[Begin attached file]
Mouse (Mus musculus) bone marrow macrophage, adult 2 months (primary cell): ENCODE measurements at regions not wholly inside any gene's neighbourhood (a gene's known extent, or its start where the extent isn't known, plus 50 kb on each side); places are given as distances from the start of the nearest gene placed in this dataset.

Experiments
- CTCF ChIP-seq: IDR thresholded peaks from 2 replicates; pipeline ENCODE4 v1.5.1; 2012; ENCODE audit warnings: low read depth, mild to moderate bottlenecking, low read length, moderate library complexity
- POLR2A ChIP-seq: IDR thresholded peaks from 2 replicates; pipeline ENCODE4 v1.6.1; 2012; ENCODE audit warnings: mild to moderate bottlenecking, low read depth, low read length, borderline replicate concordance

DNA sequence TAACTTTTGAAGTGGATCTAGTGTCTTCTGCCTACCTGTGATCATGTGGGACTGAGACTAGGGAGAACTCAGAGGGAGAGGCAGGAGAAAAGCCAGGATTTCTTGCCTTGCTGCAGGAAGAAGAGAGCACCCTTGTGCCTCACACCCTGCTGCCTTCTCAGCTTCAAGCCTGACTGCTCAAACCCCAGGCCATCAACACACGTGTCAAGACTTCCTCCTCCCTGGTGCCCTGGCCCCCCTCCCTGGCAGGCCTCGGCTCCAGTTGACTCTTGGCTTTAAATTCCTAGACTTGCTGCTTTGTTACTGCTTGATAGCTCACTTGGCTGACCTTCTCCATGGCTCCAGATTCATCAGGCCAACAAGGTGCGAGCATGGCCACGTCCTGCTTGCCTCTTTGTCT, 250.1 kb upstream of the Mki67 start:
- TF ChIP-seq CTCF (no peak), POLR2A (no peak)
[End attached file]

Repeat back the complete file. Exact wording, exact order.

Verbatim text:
Mouse (Mus musculus) bone marrow macrophage, adult 2 months (primary cell): ENCODE measurements at regions not wholly inside any gene's neighbourhood (a gene's known extent, or its start where the extent isn't known, plus 50 kb on each side); places are given as distances from the start of the nearest gene placed in this dataset.

Experiments
- CTCF ChIP-seq: IDR thresholded peaks from 2 replicates; pipeline ENCODE4 v1.5.1; 2012; ENCODE audit warnings: low read depth, mild to moderate bottlenecking, low read length, moderate library complexity
- POLR2A ChIP-seq: IDR thresholded peaks from 2 replicates; pipeline ENCODE4 v1.6.1; 2012; ENCODE audit warnings: mild to moderate bottlenecking, low read depth, low read length, borderline replicate concordance

DNA sequence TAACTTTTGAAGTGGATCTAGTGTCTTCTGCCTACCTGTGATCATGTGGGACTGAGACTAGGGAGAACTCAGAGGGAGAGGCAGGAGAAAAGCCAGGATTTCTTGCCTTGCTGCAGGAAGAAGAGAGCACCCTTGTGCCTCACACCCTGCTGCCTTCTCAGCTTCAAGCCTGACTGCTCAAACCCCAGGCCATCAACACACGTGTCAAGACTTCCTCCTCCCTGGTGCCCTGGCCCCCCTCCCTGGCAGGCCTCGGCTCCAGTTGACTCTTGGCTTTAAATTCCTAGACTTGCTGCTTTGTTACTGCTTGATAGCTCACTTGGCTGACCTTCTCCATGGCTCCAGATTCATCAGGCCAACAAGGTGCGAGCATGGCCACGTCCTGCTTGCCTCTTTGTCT, 250.1 kb upstream of the Mki67 start:
- TF ChIP-seq CTCF (no peak), POLR2A (no peak)